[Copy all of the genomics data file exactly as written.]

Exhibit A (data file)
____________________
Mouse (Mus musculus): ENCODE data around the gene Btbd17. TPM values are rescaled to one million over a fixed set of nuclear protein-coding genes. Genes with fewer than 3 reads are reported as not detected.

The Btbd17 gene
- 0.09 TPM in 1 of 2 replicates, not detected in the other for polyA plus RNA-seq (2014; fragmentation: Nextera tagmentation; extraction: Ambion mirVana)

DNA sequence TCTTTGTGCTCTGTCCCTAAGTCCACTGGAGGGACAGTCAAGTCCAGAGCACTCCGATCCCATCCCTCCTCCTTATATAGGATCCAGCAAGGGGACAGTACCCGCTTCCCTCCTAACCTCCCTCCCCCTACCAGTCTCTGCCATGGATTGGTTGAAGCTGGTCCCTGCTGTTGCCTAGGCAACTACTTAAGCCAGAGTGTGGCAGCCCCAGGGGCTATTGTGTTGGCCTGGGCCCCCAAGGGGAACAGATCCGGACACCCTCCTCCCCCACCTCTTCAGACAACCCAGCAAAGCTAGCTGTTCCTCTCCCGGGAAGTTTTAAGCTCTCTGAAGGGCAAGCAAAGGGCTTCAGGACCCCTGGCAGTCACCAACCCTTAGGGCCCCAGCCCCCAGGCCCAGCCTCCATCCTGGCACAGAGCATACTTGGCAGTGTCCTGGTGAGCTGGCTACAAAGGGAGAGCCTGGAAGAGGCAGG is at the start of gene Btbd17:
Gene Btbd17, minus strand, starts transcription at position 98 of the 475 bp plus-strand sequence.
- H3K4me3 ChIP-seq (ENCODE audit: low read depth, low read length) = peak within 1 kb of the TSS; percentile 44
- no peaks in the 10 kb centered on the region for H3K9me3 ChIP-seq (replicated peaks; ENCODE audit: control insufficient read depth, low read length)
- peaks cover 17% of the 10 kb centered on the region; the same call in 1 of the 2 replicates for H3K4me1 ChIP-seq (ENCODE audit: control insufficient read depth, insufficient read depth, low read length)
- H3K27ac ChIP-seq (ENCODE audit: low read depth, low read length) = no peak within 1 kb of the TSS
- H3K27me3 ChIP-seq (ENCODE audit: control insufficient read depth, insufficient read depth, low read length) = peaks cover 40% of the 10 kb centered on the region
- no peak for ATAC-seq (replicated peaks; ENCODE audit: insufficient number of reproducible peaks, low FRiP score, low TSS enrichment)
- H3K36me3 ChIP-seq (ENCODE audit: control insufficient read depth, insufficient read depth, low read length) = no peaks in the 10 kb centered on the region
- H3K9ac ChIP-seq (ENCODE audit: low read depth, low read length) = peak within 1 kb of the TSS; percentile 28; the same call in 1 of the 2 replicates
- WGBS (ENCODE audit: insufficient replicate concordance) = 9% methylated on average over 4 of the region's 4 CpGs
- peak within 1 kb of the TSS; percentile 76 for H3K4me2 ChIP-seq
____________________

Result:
Mouse (Mus musculus): ENCODE data around the gene Btbd17. TPM values are rescaled to one million over a fixed set of nuclear protein-coding genes. Genes with fewer than 3 reads are reported as not detected.

The Btbd17 gene
- 0.09 TPM in 1 of 2 replicates, not detected in the other for polyA plus RNA-seq (2014; fragmentation: Nextera tagmentation; extraction: Ambion mirVana)

DNA sequence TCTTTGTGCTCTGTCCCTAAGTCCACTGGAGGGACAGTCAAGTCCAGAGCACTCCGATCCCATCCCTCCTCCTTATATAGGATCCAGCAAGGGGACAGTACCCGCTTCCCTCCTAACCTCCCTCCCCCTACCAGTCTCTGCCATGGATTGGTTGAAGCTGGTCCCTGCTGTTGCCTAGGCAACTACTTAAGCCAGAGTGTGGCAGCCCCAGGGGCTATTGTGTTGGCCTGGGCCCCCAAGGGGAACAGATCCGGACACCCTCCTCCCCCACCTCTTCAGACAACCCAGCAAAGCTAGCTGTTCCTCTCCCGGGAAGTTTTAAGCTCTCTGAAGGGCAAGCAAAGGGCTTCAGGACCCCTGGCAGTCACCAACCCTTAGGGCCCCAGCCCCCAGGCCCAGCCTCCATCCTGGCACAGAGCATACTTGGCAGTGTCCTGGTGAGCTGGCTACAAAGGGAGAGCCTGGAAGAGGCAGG is at the start of gene Btbd17:
Gene Btbd17, minus strand, starts transcription at position 98 of the 475 bp plus-strand sequence.
- H3K4me3 ChIP-seq (ENCODE audit: low read depth, low read length) = peak within 1 kb of the TSS; percentile 44
- no peaks in the 10 kb centered on the region for H3K9me3 ChIP-seq (replicated peaks; ENCODE audit: control insufficient read depth, low read length)
- peaks cover 17% of the 10 kb centered on the region; the same call in 1 of the 2 replicates for H3K4me1 ChIP-seq (ENCODE audit: control insufficient read depth, insufficient read depth, low read length)
- H3K27ac ChIP-seq (ENCODE audit: low read depth, low read length) = no peak within 1 kb of the TSS
- H3K27me3 ChIP-seq (ENCODE audit: control insufficient read depth, insufficient read depth, low read length) = peaks cover 40% of the 10 kb centered on the region
- no peak for ATAC-seq (replicated peaks; ENCODE audit: insufficient number of reproducible peaks, low FRiP score, low TSS enrichment)
- H3K36me3 ChIP-seq (ENCODE audit: control insufficient read depth, insufficient read depth, low read length) = no peaks in the 10 kb centered on the region
- H3K9ac ChIP-seq (ENCODE audit: low read depth, low read length) = peak within 1 kb of the TSS; percentile 28; the same call in 1 of the 2 replicates
- WGBS (ENCODE audit: insufficient replicate concordance) = 9% methylated on average over 4 of the region's 4 CpGs
- peak within 1 kb of the TSS; percentile 76 for H3K4me2 ChIP-seq